Chris Armstrong
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The troubled life of social citizenship
Rawls on equality
in Rethinking Equality
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This chapter examines John Rawls's theory of justice and compares it with T. H. Marshall's account of social citizenship. Like Marshall, Rawls tried to integrate a concern for economic equality into the framework of liberal citizenship. As such, both accounts represent attempts to heal the dualism of what Karl Marx called bourgeois citizenship. The central problematic of Marshall's account was ‘how to reconcile the formal framework of political democracy with the social consequences of capitalism as an economic system'. Rawls, in A Theory of Justice (1971), seemed to share the widespread hope of mid-century social welfare politics that political strategies could ameliorate the hardship of the worst off without destroying the principle of productive labour’. Rawls's account recalls the aspirations of the post-war consensus, a corporatist dream where citizens would avoid conflict by accommodating themselves to the inevitable but essentially productive nature of inequality. Both Rawls and Marshall offer wholly inadequate accounts of inequalities organised around race and sex, and both inexcusably neglect the global inequalities which sustained the social citizenship regime of the rich West.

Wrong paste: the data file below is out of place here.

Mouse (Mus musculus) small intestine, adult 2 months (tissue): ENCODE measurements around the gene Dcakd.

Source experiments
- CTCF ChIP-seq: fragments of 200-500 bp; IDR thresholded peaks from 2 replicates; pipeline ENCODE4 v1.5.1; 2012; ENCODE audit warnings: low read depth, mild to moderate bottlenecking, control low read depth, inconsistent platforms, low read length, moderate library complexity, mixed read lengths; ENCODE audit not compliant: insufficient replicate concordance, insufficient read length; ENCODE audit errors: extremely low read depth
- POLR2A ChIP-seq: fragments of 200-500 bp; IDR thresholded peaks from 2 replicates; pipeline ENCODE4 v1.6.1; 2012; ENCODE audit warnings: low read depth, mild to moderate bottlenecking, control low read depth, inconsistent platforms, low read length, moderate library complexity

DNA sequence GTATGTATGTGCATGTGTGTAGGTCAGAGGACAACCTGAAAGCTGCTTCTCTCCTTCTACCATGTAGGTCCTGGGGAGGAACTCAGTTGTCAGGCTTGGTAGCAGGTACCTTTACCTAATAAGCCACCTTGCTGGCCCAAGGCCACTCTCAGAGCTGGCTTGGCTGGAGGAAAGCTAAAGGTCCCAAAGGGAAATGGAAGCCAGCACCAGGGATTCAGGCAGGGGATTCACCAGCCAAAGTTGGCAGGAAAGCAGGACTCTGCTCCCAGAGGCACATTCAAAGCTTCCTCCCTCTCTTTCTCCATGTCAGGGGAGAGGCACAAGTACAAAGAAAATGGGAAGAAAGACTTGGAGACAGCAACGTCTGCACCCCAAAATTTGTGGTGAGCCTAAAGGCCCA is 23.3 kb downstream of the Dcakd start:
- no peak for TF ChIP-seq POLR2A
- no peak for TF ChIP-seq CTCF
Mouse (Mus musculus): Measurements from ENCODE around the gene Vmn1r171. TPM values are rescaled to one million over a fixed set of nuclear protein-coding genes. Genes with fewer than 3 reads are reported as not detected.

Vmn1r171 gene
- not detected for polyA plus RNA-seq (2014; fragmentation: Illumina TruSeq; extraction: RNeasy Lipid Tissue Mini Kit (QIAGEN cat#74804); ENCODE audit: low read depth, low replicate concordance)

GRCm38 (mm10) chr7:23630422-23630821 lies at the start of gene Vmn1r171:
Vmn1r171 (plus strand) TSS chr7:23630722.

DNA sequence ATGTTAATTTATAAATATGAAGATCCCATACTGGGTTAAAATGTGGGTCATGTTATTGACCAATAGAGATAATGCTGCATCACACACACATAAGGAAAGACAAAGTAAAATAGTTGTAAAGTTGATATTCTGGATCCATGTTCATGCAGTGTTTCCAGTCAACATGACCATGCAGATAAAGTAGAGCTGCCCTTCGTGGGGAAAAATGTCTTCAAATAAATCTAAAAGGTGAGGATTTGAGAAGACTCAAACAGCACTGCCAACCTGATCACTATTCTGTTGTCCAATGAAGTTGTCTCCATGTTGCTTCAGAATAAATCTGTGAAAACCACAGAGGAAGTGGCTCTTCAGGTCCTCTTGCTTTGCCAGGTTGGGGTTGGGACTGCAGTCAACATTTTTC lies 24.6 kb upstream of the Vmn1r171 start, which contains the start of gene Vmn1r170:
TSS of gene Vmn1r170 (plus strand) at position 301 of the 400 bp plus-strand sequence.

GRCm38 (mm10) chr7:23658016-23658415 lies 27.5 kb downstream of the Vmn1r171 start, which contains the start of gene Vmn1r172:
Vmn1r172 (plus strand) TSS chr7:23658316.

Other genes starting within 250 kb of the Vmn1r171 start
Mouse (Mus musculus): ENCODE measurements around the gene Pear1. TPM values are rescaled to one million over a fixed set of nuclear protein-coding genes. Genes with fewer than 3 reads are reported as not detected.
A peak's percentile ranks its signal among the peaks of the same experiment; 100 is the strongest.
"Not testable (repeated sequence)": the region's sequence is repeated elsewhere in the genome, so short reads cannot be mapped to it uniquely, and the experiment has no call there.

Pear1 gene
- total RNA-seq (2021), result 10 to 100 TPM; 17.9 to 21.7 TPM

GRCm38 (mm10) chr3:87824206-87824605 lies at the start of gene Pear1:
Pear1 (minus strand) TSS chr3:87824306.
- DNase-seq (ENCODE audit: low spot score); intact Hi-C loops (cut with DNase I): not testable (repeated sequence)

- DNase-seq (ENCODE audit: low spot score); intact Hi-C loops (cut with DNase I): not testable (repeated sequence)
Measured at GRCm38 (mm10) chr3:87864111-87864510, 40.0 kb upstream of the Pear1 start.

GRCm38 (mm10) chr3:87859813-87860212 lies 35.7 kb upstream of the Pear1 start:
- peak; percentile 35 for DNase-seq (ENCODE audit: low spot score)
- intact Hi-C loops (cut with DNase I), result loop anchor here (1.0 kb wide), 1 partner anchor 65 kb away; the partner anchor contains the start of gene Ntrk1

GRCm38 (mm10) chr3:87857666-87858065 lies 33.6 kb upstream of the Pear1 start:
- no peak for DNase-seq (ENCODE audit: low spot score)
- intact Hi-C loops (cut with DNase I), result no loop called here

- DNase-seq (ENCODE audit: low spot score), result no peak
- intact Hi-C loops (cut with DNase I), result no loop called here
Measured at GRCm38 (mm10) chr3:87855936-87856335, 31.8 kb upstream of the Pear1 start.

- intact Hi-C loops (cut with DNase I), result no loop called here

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Rethinking Equality

The challenge of equal citizenship

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